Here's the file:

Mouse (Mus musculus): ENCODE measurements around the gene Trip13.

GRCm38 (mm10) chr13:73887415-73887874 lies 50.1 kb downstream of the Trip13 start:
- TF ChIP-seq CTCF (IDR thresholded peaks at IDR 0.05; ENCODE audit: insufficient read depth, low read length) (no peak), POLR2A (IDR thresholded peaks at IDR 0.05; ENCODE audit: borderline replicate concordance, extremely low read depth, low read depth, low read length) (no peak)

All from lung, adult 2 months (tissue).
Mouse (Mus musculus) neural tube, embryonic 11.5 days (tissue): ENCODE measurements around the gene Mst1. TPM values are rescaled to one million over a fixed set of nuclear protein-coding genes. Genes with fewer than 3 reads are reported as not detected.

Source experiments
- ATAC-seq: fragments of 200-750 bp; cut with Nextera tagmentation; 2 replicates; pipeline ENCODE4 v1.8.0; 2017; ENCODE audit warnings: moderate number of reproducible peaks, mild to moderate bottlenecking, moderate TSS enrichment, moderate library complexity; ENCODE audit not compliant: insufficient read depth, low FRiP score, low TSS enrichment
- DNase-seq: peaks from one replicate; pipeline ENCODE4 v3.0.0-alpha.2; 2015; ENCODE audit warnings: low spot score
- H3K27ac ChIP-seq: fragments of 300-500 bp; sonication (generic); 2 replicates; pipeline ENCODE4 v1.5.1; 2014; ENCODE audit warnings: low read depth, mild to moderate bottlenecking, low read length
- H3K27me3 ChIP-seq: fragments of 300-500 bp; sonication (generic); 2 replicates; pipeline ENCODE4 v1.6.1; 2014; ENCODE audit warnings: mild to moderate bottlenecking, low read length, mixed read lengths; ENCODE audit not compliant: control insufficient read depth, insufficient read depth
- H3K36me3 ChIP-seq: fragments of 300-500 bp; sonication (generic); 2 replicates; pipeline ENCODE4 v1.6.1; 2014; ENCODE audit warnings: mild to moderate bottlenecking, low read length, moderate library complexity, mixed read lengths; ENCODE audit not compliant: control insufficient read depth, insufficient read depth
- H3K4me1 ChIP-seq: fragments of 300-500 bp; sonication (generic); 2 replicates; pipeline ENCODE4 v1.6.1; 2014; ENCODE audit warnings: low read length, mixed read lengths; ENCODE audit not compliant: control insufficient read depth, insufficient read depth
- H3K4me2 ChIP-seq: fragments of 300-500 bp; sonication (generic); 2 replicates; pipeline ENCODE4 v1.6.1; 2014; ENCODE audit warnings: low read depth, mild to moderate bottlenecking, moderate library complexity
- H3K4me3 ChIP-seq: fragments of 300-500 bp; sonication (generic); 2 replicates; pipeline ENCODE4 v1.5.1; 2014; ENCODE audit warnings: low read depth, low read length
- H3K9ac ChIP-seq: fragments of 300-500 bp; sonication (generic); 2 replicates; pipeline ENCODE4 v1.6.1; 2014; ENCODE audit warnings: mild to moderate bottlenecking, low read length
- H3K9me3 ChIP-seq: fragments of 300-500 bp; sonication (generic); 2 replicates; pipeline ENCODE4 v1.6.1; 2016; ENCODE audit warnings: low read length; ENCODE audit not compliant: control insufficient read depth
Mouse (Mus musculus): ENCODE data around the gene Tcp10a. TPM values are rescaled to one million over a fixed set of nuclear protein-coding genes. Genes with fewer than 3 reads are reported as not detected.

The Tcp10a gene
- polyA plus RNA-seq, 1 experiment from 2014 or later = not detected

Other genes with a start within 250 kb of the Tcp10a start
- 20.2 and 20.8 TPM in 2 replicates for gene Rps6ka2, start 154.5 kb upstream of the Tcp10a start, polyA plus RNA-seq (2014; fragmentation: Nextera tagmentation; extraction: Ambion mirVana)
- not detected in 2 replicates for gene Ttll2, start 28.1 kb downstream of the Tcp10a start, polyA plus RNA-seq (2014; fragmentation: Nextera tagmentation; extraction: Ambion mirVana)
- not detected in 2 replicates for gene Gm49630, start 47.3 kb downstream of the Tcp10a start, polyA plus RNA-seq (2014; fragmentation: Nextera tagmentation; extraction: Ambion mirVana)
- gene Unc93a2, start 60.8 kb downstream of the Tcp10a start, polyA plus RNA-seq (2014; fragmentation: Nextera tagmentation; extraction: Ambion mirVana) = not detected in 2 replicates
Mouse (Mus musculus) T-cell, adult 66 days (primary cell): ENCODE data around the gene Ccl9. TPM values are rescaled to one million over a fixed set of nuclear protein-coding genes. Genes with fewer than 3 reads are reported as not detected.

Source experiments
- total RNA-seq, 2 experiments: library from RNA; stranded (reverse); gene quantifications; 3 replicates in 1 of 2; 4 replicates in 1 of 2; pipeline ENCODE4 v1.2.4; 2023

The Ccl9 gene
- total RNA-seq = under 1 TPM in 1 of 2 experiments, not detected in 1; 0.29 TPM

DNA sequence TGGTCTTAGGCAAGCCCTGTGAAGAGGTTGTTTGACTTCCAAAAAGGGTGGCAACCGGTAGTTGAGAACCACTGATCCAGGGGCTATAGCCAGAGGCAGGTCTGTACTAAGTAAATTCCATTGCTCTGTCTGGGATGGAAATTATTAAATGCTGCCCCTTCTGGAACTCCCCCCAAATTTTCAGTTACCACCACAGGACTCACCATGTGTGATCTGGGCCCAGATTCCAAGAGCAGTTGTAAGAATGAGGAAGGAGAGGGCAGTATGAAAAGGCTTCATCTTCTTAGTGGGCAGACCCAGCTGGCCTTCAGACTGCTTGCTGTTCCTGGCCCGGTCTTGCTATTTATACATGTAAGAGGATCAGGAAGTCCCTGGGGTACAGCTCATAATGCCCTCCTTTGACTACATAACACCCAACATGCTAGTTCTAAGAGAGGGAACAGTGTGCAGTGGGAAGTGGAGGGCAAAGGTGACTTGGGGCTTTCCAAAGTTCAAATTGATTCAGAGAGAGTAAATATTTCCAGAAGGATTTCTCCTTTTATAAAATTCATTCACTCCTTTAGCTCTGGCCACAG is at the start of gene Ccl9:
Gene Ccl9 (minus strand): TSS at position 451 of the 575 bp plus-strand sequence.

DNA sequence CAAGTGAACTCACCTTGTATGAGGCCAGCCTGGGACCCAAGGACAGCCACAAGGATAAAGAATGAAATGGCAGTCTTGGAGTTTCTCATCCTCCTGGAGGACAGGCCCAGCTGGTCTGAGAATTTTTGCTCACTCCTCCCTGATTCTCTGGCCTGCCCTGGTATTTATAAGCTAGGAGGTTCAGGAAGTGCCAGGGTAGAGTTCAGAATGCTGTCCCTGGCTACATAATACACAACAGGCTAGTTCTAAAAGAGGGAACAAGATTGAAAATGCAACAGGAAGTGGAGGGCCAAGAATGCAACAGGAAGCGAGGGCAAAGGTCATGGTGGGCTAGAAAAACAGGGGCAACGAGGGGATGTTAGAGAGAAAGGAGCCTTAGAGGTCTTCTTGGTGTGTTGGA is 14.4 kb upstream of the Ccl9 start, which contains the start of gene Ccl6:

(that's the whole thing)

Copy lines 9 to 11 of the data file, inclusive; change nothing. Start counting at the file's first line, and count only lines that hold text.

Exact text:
- H3K27ac ChIP-seq: fragments of 300-500 bp; sonication (generic); 2 replicates; pipeline ENCODE4 v1.5.1; 2014; ENCODE audit warnings: low read depth, mild to moderate bottlenecking, low read length
- H3K27me3 ChIP-seq: fragments of 300-500 bp; sonication (generic); 2 replicates; pipeline ENCODE4 v1.6.1; 2014; ENCODE audit warnings: mild to moderate bottlenecking, low read length, mixed read lengths; ENCODE audit not compliant: control insufficient read depth, insufficient read depth
- H3K36me3 ChIP-seq: fragments of 300-500 bp; sonication (generic); 2 replicates; pipeline ENCODE4 v1.6.1; 2014; ENCODE audit warnings: mild to moderate bottlenecking, low read length, moderate library complexity, mixed read lengths; ENCODE audit not compliant: control insufficient read depth, insufficient read depth